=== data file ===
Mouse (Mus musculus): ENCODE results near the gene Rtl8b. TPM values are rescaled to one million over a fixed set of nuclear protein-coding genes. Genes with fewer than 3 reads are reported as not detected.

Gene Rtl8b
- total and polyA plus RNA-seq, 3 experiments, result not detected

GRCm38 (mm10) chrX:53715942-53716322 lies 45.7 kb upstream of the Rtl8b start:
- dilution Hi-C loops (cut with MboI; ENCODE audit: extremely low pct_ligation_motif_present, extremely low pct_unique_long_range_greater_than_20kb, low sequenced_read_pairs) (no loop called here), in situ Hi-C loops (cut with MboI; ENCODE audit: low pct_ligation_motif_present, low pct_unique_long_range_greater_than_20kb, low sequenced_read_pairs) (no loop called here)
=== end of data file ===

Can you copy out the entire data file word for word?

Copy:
Mouse (Mus musculus): ENCODE results near the gene Rtl8b. TPM values are rescaled to one million over a fixed set of nuclear protein-coding genes. Genes with fewer than 3 reads are reported as not detected.

Gene Rtl8b
- total and polyA plus RNA-seq, 3 experiments, result not detected

GRCm38 (mm10) chrX:53715942-53716322 lies 45.7 kb upstream of the Rtl8b start:
- dilution Hi-C loops (cut with MboI; ENCODE audit: extremely low pct_ligation_motif_present, extremely low pct_unique_long_range_greater_than_20kb, low sequenced_read_pairs) (no loop called here), in situ Hi-C loops (cut with MboI; ENCODE audit: low pct_ligation_motif_present, low pct_unique_long_range_greater_than_20kb, low sequenced_read_pairs) (no loop called here)